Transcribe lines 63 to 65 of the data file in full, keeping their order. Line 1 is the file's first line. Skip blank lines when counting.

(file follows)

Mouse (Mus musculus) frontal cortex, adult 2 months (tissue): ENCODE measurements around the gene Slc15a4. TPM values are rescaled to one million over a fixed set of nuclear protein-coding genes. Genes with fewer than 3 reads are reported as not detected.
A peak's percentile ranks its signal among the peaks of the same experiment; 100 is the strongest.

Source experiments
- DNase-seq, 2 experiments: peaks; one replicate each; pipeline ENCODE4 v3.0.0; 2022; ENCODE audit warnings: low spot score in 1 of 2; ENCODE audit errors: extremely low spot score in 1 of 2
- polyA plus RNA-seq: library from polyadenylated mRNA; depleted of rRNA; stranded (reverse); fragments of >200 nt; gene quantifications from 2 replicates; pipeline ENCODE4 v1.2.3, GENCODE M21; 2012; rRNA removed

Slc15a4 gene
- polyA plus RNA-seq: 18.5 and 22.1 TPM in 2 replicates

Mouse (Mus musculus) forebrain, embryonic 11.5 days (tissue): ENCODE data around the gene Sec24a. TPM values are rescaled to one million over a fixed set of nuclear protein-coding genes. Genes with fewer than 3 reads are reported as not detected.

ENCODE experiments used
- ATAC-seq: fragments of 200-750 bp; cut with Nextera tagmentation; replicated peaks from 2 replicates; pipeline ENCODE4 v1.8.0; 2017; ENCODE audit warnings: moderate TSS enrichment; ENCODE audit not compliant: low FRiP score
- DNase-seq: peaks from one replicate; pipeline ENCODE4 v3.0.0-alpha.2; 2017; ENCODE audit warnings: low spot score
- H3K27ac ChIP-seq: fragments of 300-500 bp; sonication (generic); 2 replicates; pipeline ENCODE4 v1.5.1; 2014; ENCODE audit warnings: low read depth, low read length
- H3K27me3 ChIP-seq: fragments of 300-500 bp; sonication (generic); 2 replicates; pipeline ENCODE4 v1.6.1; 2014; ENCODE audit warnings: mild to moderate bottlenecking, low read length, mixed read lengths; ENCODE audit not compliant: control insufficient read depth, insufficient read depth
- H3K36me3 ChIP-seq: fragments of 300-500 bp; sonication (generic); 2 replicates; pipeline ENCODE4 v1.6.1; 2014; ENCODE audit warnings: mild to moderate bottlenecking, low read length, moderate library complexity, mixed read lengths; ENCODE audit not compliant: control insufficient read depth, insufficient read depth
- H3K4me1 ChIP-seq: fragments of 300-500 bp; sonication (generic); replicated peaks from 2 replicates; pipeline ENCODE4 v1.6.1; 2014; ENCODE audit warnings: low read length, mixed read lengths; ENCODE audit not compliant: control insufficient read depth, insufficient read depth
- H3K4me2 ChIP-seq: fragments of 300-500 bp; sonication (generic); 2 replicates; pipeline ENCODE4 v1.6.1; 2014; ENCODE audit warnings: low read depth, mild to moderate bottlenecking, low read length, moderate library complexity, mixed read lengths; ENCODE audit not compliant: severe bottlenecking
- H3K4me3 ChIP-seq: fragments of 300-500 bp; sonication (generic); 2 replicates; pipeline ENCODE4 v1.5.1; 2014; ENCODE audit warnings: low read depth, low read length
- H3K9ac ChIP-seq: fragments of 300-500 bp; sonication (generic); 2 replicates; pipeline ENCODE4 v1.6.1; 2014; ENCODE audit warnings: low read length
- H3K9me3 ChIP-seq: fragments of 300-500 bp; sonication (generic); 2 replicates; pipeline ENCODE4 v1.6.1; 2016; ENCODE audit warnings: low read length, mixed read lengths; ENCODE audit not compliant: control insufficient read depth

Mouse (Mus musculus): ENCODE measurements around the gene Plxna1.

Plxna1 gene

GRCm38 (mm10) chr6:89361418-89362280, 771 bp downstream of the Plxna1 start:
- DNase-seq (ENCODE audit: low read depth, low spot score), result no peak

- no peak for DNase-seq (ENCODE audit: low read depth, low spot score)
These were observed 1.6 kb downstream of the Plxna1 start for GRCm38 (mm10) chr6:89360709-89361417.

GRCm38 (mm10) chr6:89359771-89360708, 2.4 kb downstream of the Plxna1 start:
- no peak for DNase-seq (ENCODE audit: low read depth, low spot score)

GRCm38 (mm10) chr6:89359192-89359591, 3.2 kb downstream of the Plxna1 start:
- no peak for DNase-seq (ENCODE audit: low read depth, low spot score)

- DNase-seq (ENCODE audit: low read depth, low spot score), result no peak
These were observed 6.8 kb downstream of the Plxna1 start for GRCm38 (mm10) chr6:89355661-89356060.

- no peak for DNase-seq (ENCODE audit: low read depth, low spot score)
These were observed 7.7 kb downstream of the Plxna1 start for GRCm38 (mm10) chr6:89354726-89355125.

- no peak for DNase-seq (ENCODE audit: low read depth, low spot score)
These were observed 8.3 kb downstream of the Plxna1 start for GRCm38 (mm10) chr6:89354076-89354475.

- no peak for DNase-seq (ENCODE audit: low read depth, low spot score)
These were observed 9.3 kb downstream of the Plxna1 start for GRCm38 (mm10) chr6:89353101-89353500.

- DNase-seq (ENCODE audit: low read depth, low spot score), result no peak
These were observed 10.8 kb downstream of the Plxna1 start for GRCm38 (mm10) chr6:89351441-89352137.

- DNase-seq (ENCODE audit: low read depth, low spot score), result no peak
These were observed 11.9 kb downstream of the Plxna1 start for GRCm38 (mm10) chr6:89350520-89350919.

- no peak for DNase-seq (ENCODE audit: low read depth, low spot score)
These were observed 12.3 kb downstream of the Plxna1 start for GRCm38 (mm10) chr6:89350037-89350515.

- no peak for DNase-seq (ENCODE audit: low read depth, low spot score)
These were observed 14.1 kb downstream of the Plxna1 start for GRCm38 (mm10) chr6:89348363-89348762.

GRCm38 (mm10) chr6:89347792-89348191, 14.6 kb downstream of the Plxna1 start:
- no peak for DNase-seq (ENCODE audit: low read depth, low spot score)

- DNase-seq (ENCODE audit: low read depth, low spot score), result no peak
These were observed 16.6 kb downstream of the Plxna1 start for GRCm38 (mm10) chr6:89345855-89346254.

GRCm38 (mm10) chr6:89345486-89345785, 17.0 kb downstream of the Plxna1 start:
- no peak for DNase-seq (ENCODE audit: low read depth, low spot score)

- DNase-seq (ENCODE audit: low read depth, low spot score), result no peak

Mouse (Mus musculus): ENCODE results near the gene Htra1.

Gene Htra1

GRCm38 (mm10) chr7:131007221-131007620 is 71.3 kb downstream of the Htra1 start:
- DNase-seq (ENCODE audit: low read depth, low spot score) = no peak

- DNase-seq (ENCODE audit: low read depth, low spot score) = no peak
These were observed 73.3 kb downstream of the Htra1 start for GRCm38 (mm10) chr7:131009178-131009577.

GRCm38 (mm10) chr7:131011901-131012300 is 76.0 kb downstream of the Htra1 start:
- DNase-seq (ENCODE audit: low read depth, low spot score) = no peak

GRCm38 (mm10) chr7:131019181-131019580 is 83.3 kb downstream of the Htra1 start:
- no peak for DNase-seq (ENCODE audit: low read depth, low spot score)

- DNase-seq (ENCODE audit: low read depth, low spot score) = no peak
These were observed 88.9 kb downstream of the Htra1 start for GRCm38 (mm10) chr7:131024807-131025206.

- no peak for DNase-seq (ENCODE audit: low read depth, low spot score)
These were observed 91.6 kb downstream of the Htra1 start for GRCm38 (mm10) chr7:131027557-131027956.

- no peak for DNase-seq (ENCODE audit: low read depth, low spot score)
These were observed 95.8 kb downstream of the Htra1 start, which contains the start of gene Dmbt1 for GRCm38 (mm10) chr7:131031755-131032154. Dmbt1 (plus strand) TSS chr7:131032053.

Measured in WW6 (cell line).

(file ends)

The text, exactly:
- DNase-seq (ENCODE audit: low read depth, low spot score) = no peak
These were observed 88.9 kb downstream of the Htra1 start for GRCm38 (mm10) chr7:131024807-131025206.

- no peak for DNase-seq (ENCODE audit: low read depth, low spot score)